Page 14 - Campus Technology, November/December 2017
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Future Trends in Technology and Education
Student debt
Campus mergers and closures Graduate school shrinkage Partisan and bipartisan political pressure
International education Racial inequality Sexual assault Athletics
K–12 and higher education Macroeconomic indicators Library changes Alternative degrees Shared academic services Remedial classes Challenges to internships Adjunctification Green sustainability Demographics Executive compensation Enrollment changes Alternative certification Inter-generational tension Responses to Trump
The LMS world
More MOOCs and online learning Gaming in education Badges
Flipped classroom/blended learning Educational entrepreneurship Open education possibilities Crowdsourcing in academia Digital humanities develops Faculty criticizing deployment
of technology
Big data and data analytics
Maker movement Shared academics Rise of the net generation
Internet of Things New forms of creativity Digitization
The limits of the web Cloud computing Moore’s Law Open source Office vs. web office Shopping online Copyright battles New interfaces Fragmented internet Onshoring hardware
Automation in education Blockchain in education Campus digital threats Crowdfunding in academia E-books in higher education Mobile devices in education Social media in education 3D printing in curricula Video and education Virtual reality in education
Automation’s promise Blockchain Digital security threats Crowdfunding E-books Device ecosystem Social media
3D printing Digital video Virtual reality
human race, can be blindsided by what essayist and risk analyst Nicho- las Taleb dubs “black swans”: events that have a very low probability of occurring, but when they do have enormous impact. (For recent exam- ples think of the 9/11 attacks and the 2008 financial crisis.)
Trend Analysis
To begin with, a leading futures approach focuses on analyzing present-day trends to explore their downstream impact. This involves identifying and documenting forces that help shape the present situation. For technology and education, these change drivers include a variety of forces, from rising demand for video (both consuming and producing), to an aging popula- tion, to deepening use of mobile devices. We can quantify the shape of these trends, then extrapolate them. An example of this method is my Future Trends in Technology and Education (FTTE) report, which has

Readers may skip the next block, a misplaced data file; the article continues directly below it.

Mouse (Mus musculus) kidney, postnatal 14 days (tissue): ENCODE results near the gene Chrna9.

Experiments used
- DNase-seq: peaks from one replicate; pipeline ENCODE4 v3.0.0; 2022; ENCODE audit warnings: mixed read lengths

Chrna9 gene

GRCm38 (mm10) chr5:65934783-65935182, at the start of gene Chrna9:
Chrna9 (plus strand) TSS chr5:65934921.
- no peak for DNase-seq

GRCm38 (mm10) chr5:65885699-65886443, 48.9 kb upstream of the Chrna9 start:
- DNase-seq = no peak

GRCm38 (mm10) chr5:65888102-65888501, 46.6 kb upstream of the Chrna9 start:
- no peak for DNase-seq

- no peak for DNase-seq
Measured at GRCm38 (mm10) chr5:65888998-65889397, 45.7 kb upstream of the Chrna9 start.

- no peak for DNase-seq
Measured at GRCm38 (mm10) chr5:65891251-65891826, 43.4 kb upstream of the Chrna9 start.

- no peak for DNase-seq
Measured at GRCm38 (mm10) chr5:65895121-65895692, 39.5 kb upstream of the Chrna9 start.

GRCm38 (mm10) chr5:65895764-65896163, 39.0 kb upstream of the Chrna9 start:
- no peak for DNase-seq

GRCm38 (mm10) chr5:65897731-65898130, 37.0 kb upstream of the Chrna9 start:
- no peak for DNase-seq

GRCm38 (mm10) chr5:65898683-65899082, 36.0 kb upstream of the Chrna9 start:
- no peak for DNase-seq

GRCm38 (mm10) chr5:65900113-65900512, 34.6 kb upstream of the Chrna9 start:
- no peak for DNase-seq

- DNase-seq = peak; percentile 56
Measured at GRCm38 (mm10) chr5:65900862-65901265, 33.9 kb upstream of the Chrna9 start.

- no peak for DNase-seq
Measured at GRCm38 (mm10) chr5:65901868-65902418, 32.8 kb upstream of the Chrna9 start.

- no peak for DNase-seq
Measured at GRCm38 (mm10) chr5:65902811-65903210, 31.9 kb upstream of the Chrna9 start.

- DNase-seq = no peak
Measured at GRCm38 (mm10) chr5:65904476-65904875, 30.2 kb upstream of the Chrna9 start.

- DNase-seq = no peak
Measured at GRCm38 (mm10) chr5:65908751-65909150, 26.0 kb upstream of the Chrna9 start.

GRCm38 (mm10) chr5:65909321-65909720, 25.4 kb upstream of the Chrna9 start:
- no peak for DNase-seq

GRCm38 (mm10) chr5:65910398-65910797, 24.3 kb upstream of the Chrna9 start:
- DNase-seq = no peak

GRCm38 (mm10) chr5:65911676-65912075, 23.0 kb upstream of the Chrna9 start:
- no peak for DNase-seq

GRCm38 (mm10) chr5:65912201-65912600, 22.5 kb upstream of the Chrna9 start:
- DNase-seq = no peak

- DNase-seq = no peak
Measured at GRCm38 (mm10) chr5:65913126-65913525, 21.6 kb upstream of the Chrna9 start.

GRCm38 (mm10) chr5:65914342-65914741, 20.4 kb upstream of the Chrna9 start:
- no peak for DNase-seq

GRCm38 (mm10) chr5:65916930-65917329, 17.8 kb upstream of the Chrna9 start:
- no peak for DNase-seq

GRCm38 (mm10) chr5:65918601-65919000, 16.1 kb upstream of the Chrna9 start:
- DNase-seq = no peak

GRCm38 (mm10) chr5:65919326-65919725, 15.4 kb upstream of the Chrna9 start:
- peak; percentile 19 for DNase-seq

tracked and documented more than 80 trends since 2012. I build and share FTTE-driven extrapolations through presentations, blog posts and publications.
Trend analysis has several advan- tages, starting with realism. To under- stand a trend, we have to look care- fully at the real world, including both qualitative and quantitative informa- tion. To some extent campus offices already do this, and many are looking to expand that data-gathering. Trend extrapolation can be useful for think- ing through drivers that are not chang- ing dramatically, but gradually. How- ever, not all drivers follow linear progressions, meaning trend analysis is not a universally applicable method.
Environmental Scanning
Identifying trends is no small feat, and actually constitutes a second futures method, usually referred to as environ- mental scanning. As the term sug- gests, this approach involves scan-
CAMPUS TECHNOLOGY | November/December 2017

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